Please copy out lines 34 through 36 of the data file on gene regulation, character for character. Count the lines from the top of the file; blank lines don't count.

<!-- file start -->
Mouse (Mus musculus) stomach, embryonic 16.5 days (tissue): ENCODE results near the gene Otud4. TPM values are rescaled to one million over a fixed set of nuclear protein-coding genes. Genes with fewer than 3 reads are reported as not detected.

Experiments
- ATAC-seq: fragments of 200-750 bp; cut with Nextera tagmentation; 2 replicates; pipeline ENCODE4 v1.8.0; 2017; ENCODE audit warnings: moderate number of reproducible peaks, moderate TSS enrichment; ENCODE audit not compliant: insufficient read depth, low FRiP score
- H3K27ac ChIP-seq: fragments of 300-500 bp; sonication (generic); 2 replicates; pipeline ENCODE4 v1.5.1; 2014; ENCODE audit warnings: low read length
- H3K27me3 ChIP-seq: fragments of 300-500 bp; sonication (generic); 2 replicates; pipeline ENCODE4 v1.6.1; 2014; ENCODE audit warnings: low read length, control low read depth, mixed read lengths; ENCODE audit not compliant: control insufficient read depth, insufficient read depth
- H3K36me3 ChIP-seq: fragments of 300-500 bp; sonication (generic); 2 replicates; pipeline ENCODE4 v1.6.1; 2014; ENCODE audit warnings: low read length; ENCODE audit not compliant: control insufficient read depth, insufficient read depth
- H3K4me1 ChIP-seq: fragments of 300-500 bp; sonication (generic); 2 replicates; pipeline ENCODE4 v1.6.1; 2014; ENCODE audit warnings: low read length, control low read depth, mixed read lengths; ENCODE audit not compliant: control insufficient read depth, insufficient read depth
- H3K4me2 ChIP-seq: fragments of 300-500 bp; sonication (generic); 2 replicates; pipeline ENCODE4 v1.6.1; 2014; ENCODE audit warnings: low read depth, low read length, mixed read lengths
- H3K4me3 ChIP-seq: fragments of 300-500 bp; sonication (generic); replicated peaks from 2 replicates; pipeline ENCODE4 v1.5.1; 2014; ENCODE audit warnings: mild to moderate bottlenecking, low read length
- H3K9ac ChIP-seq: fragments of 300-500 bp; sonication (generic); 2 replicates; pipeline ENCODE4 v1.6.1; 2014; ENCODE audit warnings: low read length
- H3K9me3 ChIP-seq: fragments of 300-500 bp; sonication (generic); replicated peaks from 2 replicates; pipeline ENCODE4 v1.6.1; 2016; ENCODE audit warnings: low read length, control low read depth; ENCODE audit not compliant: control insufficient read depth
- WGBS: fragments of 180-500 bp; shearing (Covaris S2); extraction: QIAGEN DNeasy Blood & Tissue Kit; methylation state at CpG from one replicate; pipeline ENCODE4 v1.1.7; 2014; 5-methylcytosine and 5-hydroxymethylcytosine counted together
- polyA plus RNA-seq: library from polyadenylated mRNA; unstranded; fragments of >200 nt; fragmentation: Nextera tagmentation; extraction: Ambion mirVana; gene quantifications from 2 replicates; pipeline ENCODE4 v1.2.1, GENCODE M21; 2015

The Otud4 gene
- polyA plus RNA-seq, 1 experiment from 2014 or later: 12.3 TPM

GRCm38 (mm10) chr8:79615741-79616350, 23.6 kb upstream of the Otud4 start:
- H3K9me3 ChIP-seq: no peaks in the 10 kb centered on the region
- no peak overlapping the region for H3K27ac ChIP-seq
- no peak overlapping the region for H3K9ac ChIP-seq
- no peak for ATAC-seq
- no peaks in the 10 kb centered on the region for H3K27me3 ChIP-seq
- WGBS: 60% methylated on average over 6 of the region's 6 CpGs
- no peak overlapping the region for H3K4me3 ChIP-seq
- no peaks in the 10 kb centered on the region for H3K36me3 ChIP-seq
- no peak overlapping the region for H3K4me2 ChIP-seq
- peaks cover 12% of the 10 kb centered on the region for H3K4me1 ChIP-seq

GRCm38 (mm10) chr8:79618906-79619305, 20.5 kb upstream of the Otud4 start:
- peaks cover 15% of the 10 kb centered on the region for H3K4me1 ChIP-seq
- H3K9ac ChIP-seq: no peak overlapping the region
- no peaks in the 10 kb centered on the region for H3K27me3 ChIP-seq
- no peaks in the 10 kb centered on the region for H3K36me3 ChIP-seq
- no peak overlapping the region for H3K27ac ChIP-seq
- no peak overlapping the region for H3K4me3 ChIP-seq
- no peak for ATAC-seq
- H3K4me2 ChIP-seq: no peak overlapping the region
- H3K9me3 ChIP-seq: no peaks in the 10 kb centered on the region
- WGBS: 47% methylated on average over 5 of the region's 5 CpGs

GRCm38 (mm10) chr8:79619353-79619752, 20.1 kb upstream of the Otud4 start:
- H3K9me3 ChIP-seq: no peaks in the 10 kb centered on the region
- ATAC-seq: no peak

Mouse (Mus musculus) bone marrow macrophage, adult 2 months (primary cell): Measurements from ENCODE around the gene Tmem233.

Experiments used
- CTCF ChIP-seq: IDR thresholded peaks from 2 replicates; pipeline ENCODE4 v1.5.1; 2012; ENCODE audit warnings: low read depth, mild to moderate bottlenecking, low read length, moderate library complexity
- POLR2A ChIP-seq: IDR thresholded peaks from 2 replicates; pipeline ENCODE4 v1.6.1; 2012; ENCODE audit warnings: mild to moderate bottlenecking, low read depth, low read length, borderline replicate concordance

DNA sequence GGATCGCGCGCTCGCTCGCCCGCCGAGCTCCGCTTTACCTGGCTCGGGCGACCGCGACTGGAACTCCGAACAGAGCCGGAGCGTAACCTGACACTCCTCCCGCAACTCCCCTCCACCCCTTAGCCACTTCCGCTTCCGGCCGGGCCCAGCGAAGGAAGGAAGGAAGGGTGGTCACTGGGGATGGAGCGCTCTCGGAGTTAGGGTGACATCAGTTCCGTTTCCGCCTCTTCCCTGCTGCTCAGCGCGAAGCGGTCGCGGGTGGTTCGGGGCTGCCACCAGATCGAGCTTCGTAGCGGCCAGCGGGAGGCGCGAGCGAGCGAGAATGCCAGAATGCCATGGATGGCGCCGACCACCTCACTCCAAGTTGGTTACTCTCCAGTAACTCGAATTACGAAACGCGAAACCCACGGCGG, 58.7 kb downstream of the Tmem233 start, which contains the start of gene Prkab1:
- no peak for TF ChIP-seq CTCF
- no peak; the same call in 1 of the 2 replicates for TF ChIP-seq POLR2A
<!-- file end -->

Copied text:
- no peak for ATAC-seq
- H3K4me2 ChIP-seq: no peak overlapping the region
- H3K9me3 ChIP-seq: no peaks in the 10 kb centered on the region